Main Street Response to COVID-19: CCIM Institute, along with NAR, IREM, and RLI, joined more than 70 associations to call on policymakers to enact legislation and regulations that will help secure the short- and long-term vitality of the U.S. economy during this unprecedented disruption. The letter requests immediate relief by:
providing immediate and readily accessible unsecured credit to businesses of all sizes;
suspending the filing of business returns and the payment of all business taxes to the federal government for the duration of the pandemic; and
amending the Tax Code to assist with losses.
Extension on 1031 Exchanges: Sent to both the Treasury Department and IRS, the letter encourages relief on the 180-day deadline and the 45-day period for identifying possible properties as exchange candidates.
Rental Assistance and Mortgage Forbearance: A coalition of national organizations, including CCIM Institute, sent a letter to congressional leaders to provide an emergency rental assistance fund, to urge the use of caution when issuing blanket moratoriums on evictions, and to allow for mortgage forbearance for rental property owners.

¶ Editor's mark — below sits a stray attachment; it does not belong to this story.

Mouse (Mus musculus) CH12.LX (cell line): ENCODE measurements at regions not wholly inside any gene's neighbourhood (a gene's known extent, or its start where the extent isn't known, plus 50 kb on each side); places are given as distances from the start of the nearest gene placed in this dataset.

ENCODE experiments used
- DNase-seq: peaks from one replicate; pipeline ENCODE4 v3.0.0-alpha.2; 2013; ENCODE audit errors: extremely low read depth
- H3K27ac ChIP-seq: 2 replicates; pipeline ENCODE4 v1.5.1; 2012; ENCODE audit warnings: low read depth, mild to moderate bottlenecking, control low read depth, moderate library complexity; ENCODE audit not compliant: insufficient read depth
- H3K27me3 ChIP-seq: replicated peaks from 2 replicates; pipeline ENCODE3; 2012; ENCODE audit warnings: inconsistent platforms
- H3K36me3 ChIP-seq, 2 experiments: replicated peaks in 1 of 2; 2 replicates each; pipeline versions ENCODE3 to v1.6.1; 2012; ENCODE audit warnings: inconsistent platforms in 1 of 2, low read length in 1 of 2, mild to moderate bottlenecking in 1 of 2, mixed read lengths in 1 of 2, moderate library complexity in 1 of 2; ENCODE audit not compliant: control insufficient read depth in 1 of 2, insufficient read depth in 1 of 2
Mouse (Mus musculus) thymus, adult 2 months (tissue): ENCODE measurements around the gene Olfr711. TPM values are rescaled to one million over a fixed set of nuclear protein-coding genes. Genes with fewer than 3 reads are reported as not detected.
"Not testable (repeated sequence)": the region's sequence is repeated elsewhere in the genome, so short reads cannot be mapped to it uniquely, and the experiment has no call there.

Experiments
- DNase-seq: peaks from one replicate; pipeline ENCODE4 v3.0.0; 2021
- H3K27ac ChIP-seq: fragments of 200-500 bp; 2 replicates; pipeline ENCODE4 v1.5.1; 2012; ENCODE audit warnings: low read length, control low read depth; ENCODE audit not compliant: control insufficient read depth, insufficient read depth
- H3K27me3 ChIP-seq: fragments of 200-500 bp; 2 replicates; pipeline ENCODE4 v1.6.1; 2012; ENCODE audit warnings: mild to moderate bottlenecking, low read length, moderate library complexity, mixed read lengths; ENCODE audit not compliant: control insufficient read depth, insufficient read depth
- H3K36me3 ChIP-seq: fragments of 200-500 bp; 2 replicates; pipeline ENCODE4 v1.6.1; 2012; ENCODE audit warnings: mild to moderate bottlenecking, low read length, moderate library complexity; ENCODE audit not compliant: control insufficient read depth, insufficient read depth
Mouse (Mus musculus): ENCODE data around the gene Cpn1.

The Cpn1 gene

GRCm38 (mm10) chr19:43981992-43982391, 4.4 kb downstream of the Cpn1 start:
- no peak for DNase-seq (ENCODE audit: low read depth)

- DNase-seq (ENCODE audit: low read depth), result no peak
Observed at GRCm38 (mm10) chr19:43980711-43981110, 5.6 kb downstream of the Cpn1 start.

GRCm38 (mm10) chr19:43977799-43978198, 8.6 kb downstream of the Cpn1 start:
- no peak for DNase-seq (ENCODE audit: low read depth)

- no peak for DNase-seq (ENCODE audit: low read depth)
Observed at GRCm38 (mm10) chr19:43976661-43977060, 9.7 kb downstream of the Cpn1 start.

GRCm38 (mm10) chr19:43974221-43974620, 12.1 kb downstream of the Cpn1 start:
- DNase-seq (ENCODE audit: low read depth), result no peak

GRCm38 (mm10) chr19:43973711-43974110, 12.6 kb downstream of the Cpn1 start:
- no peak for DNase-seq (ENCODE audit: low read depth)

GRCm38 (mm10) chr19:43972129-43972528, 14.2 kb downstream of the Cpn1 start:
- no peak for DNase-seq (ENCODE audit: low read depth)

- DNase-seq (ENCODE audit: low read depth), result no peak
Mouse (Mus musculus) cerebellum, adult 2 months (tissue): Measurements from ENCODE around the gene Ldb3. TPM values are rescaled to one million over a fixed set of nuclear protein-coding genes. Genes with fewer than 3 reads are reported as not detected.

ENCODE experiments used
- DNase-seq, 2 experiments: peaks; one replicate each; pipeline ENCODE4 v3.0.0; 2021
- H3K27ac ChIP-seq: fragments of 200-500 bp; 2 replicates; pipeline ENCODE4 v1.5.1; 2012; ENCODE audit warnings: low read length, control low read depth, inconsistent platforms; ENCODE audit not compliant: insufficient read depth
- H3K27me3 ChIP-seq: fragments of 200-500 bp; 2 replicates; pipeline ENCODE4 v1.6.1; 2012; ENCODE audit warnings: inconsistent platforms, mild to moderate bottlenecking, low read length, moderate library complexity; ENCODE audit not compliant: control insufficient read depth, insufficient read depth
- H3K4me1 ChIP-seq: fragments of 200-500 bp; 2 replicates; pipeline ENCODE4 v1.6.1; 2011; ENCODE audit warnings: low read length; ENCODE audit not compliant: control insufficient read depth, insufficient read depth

Check out NAR’s comprehensive list of its advocacy work toward COVID-19 relief.
Fellow National Association of REALTORS® affiliate IREM and the National Apartment Association recently hosted the webinar above to prepare property managers for COVID-19. Access additional IREM resources.
Guidance for Commercial Real Estate Brokers and Advisers
What unique issues does coronavirus present to the commercial real estate industry?
When an infectious disease, such as coronavirus, is associated with a specific population or nationality, fear and anxiety may lead to social stigma and potential discrimination. Be mindful of potential discrimination when working with clients and colleagues. Plus, practitioners visit a variety of settings throughout the day, often including face-to-face interactions. Adopt a consistent and methodical approach to limiting risks associated with the virus, regardless of the situation or setting.
Should I be wary of travel?
Travel is often a significant part of the commercial real estate business, so it's important to balance good business sense with necessary precautions. While frequent hand-washing should be a priority, don't forget to extend this to items such as steering wheels, door handles, seat belt latches, and dashboards when traveling by car and tray tables, seat belt latches, and arm rests if traveling by air.
I typically drive my clients for market and/or property tours. May I refuse to drive potential clients?